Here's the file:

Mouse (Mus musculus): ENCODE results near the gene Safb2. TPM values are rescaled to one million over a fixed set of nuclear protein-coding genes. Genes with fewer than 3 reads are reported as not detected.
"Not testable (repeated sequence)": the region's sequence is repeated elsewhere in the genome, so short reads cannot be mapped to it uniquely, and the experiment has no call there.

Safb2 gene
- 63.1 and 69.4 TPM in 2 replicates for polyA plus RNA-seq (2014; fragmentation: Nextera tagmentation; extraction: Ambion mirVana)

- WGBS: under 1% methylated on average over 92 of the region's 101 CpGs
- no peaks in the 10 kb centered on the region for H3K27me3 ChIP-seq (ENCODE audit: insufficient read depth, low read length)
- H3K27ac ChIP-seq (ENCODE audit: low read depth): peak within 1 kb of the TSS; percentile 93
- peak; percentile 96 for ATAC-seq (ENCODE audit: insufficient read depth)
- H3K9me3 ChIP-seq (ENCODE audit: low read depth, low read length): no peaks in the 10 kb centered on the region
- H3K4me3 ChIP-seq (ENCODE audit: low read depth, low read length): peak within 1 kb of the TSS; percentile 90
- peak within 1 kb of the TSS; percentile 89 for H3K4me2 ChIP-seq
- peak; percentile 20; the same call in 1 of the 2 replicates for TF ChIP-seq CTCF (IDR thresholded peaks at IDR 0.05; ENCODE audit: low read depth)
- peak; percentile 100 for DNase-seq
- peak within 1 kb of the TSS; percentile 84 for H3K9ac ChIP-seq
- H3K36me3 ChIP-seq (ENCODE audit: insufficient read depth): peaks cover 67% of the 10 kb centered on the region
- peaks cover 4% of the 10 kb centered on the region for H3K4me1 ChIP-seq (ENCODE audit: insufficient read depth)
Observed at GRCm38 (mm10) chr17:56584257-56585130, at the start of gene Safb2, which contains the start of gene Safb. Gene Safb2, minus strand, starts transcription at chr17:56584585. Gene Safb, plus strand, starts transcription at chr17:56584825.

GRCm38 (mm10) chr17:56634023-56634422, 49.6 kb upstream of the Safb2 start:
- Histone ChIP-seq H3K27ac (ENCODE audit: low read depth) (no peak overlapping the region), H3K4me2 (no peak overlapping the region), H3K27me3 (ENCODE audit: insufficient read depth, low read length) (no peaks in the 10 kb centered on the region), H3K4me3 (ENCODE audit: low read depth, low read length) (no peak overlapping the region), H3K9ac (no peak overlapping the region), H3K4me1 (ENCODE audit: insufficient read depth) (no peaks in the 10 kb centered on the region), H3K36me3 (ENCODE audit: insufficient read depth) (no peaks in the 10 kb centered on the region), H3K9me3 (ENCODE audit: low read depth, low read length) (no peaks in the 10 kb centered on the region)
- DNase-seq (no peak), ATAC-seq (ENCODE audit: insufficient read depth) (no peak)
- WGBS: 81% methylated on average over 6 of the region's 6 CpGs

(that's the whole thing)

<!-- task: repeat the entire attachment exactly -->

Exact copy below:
Mouse (Mus musculus): ENCODE results near the gene Safb2. TPM values are rescaled to one million over a fixed set of nuclear protein-coding genes. Genes with fewer than 3 reads are reported as not detected.
"Not testable (repeated sequence)": the region's sequence is repeated elsewhere in the genome, so short reads cannot be mapped to it uniquely, and the experiment has no call there.

Safb2 gene
- 63.1 and 69.4 TPM in 2 replicates for polyA plus RNA-seq (2014; fragmentation: Nextera tagmentation; extraction: Ambion mirVana)

- WGBS: under 1% methylated on average over 92 of the region's 101 CpGs
- no peaks in the 10 kb centered on the region for H3K27me3 ChIP-seq (ENCODE audit: insufficient read depth, low read length)
- H3K27ac ChIP-seq (ENCODE audit: low read depth): peak within 1 kb of the TSS; percentile 93
- peak; percentile 96 for ATAC-seq (ENCODE audit: insufficient read depth)
- H3K9me3 ChIP-seq (ENCODE audit: low read depth, low read length): no peaks in the 10 kb centered on the region
- H3K4me3 ChIP-seq (ENCODE audit: low read depth, low read length): peak within 1 kb of the TSS; percentile 90
- peak within 1 kb of the TSS; percentile 89 for H3K4me2 ChIP-seq
- peak; percentile 20; the same call in 1 of the 2 replicates for TF ChIP-seq CTCF (IDR thresholded peaks at IDR 0.05; ENCODE audit: low read depth)
- peak; percentile 100 for DNase-seq
- peak within 1 kb of the TSS; percentile 84 for H3K9ac ChIP-seq
- H3K36me3 ChIP-seq (ENCODE audit: insufficient read depth): peaks cover 67% of the 10 kb centered on the region
- peaks cover 4% of the 10 kb centered on the region for H3K4me1 ChIP-seq (ENCODE audit: insufficient read depth)
Observed at GRCm38 (mm10) chr17:56584257-56585130, at the start of gene Safb2, which contains the start of gene Safb. Gene Safb2, minus strand, starts transcription at chr17:56584585. Gene Safb, plus strand, starts transcription at chr17:56584825.

GRCm38 (mm10) chr17:56634023-56634422, 49.6 kb upstream of the Safb2 start:
- Histone ChIP-seq H3K27ac (ENCODE audit: low read depth) (no peak overlapping the region), H3K4me2 (no peak overlapping the region), H3K27me3 (ENCODE audit: insufficient read depth, low read length) (no peaks in the 10 kb centered on the region), H3K4me3 (ENCODE audit: low read depth, low read length) (no peak overlapping the region), H3K9ac (no peak overlapping the region), H3K4me1 (ENCODE audit: insufficient read depth) (no peaks in the 10 kb centered on the region), H3K36me3 (ENCODE audit: insufficient read depth) (no peaks in the 10 kb centered on the region), H3K9me3 (ENCODE audit: low read depth, low read length) (no peaks in the 10 kb centered on the region)
- DNase-seq (no peak), ATAC-seq (ENCODE audit: insufficient read depth) (no peak)
- WGBS: 81% methylated on average over 6 of the region's 6 CpGs